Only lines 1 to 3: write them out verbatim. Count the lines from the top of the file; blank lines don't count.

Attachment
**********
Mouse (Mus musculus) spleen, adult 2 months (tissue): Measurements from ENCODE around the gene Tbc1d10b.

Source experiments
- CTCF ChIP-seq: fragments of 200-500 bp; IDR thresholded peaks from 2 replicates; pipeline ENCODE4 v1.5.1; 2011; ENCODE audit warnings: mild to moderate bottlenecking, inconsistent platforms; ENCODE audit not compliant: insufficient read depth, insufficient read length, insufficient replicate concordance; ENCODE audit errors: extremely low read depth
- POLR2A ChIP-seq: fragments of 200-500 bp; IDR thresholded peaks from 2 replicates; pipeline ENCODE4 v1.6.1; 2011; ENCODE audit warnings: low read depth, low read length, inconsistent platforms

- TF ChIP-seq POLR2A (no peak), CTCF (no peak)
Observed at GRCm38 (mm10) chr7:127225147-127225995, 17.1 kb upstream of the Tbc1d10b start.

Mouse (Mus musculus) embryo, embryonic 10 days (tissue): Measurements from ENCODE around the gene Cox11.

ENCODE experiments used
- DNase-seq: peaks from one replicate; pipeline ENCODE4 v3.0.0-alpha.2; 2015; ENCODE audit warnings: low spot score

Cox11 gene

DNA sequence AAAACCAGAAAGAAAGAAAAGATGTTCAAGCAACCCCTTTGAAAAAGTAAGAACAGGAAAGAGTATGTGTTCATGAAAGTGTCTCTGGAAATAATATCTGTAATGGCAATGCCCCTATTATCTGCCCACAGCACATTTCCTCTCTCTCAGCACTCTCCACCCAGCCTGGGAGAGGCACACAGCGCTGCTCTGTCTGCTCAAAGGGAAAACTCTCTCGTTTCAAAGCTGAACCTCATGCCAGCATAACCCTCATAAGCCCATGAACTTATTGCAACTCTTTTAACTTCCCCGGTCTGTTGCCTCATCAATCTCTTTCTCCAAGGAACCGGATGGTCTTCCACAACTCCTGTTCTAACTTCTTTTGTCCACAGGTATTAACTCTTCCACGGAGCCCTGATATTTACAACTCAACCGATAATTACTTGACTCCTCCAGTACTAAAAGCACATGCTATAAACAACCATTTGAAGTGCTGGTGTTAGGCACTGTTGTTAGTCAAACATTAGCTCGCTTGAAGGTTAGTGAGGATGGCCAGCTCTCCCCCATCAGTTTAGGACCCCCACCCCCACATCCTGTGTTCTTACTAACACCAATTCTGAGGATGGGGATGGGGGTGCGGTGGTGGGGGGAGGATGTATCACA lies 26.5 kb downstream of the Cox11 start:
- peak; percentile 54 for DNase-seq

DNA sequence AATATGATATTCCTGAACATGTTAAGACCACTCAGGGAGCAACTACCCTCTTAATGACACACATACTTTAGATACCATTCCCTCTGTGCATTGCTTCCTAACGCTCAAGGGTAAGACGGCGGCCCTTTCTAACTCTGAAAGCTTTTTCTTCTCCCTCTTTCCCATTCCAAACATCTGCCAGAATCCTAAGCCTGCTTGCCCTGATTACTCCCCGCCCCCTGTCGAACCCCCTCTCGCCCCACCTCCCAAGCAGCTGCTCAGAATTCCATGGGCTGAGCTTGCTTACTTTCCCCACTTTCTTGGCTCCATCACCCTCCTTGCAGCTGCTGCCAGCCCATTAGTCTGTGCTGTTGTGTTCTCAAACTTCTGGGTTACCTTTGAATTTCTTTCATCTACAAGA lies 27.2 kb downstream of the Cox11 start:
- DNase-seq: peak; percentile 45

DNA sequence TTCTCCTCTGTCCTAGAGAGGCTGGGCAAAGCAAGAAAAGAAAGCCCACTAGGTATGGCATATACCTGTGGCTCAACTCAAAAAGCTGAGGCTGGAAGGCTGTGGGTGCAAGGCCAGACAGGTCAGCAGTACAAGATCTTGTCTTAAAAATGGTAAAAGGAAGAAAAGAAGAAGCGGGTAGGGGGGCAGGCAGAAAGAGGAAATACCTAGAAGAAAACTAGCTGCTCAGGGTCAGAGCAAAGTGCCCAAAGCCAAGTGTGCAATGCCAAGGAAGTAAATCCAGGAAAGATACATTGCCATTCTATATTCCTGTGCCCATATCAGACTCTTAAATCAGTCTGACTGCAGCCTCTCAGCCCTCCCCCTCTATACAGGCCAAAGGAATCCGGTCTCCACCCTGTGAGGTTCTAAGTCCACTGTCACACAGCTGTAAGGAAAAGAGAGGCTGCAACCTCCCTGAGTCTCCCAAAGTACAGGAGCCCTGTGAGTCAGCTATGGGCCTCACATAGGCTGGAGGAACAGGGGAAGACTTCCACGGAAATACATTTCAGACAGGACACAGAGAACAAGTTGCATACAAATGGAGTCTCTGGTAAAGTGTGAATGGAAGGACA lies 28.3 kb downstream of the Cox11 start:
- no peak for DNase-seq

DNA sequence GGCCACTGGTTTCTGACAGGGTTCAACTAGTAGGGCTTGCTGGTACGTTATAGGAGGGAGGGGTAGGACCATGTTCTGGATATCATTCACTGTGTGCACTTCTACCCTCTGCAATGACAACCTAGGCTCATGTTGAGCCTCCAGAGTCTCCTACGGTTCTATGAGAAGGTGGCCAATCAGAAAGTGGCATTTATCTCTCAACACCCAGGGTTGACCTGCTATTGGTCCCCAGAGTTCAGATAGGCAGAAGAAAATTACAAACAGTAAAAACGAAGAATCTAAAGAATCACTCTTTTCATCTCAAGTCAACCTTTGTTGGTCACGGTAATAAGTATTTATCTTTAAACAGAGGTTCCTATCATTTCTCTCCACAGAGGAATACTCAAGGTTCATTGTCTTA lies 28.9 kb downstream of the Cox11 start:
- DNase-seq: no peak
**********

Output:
Mouse (Mus musculus) spleen, adult 2 months (tissue): Measurements from ENCODE around the gene Tbc1d10b.

Source experiments
- CTCF ChIP-seq: fragments of 200-500 bp; IDR thresholded peaks from 2 replicates; pipeline ENCODE4 v1.5.1; 2011; ENCODE audit warnings: mild to moderate bottlenecking, inconsistent platforms; ENCODE audit not compliant: insufficient read depth, insufficient read length, insufficient replicate concordance; ENCODE audit errors: extremely low read depth